This illustrator uses the digital medium quite a bit. She begins with pen and paper, and then lays it with colours she has already scanned. Then on, it’s a digital process of construction working with colours, size, light, layers, textures, etc, using the scanned images she has. Without clear ends in mind, she keeps scanning interesting textiles and papers in interesting shades for potential future use.

The digital format does bring in the burden of over-choice. When to stop editing, which particular version to finalise… “True, it can take a really long time,” she concedes, adding that she works parallelly on many or even all the pages of the book at the same time. “Many a time, I bring a book to completion. And start all over again.”

Working digitally is also a bit of a risk sometimes. I think how life would be were I to lose all those images I created and the colours I have scanned. But I guess that’s life and one would start over again,” she ponders aloud. “I love playing with colours, like with a toy.”

Humane animals

Minimalism is another intriguing hallmark of her imagery. “Every detail is important,” she says. The characters she illustrates, are they drawn from real life? “Once in a while, I visit zoos and natural history museums, but most of the drawing I do is at home using pencil on an A4 paper and I do refer online.” She says she has been influenced by cartoonist Quentin Black.

Often, Kris’s animals sport human characteristics. She says that the animal illustrations actually reflect human traits in a magnified, accentuated way, and invites us to view aspects from a distance and be self-critical. She adds that she likes to look for the animal in the human and the human in the animal.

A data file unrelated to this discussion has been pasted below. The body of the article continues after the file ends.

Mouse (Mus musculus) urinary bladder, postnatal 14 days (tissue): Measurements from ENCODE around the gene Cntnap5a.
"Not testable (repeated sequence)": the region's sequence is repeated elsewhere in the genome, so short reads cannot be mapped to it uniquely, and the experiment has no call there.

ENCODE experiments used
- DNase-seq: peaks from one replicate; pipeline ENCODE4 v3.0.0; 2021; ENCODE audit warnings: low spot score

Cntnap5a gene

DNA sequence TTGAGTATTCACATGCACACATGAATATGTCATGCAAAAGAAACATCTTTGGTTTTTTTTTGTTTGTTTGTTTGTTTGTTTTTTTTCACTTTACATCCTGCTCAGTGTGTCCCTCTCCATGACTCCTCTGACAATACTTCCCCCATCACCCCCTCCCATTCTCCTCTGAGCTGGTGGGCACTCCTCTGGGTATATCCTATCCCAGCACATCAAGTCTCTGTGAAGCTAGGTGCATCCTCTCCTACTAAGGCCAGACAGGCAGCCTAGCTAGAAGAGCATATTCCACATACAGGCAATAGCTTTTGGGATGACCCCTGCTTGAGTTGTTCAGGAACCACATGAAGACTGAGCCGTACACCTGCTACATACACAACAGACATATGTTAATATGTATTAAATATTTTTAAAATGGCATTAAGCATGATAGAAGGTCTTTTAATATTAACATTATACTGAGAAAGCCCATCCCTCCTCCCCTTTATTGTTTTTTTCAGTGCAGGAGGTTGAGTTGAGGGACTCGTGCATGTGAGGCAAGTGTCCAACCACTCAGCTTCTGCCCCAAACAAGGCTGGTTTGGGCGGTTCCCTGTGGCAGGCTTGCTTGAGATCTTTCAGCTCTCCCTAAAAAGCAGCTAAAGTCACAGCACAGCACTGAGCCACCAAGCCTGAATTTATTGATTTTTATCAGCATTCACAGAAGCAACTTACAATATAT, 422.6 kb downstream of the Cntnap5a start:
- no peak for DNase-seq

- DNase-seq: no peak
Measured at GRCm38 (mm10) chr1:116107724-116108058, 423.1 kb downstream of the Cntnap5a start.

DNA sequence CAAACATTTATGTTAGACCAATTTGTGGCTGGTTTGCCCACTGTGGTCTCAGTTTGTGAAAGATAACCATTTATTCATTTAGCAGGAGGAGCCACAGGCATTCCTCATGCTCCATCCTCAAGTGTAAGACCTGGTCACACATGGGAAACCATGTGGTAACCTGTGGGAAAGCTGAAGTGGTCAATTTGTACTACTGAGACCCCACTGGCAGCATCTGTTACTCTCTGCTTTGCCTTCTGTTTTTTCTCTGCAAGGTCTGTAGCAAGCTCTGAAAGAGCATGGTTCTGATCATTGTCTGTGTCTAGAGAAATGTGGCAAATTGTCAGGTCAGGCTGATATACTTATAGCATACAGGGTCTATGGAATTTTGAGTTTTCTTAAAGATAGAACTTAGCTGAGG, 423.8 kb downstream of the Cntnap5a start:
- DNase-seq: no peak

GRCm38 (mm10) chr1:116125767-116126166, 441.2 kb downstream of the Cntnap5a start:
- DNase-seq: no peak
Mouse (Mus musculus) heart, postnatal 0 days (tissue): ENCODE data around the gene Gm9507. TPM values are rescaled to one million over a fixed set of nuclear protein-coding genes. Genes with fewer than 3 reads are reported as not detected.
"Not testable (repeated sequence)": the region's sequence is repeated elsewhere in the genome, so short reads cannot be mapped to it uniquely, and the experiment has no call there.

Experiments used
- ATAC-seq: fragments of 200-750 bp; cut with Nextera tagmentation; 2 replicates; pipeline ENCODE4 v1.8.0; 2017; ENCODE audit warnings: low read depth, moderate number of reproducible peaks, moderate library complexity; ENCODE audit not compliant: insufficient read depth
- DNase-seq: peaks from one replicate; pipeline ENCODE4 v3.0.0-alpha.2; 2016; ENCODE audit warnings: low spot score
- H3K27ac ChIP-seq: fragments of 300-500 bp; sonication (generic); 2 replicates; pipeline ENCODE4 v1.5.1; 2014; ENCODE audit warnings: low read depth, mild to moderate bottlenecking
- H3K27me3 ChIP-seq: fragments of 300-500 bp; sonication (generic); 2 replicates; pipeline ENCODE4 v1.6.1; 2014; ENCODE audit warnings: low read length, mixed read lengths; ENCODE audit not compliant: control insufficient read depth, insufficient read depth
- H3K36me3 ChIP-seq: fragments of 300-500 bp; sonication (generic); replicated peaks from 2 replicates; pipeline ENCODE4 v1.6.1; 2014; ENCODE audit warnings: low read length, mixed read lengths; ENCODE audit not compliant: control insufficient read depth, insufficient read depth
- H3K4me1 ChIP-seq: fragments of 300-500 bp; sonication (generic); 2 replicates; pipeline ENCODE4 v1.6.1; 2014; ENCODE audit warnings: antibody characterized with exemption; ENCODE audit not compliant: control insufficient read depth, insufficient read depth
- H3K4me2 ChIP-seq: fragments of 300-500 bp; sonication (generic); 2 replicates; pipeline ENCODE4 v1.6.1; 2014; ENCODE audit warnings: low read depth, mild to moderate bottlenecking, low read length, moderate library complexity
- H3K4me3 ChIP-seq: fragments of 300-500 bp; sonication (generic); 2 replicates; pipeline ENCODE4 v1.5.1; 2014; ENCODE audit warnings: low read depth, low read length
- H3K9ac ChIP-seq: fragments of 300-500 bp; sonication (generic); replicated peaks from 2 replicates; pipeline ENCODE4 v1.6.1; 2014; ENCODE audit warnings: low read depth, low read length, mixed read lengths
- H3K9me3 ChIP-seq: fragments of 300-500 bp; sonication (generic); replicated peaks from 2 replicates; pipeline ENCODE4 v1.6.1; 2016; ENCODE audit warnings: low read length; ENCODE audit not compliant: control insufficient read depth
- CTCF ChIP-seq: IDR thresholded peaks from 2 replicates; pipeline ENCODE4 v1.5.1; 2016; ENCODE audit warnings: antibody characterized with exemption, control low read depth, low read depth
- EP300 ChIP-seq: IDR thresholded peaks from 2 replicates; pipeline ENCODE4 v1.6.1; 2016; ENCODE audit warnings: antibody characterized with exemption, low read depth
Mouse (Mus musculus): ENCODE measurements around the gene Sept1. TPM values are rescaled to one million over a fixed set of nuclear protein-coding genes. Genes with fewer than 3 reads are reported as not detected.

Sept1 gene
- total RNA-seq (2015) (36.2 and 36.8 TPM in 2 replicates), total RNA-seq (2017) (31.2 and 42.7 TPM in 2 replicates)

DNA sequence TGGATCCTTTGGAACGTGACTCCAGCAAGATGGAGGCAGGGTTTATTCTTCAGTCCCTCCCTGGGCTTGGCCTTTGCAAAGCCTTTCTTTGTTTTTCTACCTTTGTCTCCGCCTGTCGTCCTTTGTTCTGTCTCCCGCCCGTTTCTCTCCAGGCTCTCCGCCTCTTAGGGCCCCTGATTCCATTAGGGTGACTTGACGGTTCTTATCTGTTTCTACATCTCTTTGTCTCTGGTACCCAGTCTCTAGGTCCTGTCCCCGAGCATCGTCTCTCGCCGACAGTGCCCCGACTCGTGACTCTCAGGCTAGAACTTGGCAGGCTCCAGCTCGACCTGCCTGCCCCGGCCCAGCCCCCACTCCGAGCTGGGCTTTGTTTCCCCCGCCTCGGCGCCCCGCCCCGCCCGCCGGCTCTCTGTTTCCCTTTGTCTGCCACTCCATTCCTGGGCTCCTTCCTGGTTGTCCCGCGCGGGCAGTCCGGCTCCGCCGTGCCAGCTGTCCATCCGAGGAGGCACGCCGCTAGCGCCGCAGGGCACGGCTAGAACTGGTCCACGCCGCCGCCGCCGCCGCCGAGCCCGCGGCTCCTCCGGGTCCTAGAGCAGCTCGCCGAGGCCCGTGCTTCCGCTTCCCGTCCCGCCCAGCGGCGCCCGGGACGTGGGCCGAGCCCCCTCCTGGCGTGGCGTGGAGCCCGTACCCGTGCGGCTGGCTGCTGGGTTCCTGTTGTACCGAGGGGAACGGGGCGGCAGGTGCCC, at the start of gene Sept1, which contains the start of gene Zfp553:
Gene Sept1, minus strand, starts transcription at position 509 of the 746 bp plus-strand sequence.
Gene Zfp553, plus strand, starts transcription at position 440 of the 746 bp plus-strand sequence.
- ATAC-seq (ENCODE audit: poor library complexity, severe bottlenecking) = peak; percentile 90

Unlike what you would expect of an illustrator of children’s books, Kris didn’t grow up with Tintin and Asterix, or Enid Blyton, for that matter. The classics for her, as she grew up in an international finishing school in Switzerland, was reading Roald Dahl and Astrid Lindgren. After finishing school, she took some time off. “I was not in a hurry.” Then she went to Parson’s School of Design in Paris. Nevertheless, Kris didn’t choose to become an illustrator until much later.

Needing a job, she taught English to French children in Paris. “Completing art school is not always a job-giving exercise,” she says wryly. As a teacher, soon she was wanting to do a picture book to better illustrate her lessons. Around the same time, she met Michaël Escoffier who was her friend’s friend, and Kris’s career as an illustrator took shape, and she has been in Paris ever since.

Talking about Paris, the subject veers to the Charlie Hebdo terror attacks, which were quite a shock. A time when a lot of illustrators felt connected. She says. “I had to respond with images. It was disturbing, but it didn’t stop us from going to cafes.” Kris also works to collect funds for refugees. “A number of illustrators are doing it. We have so many refugees living on the streets of Paris,” she says. “I think they are victims themselves. People are a bit cautious now, but we have a lot of sympathy still.”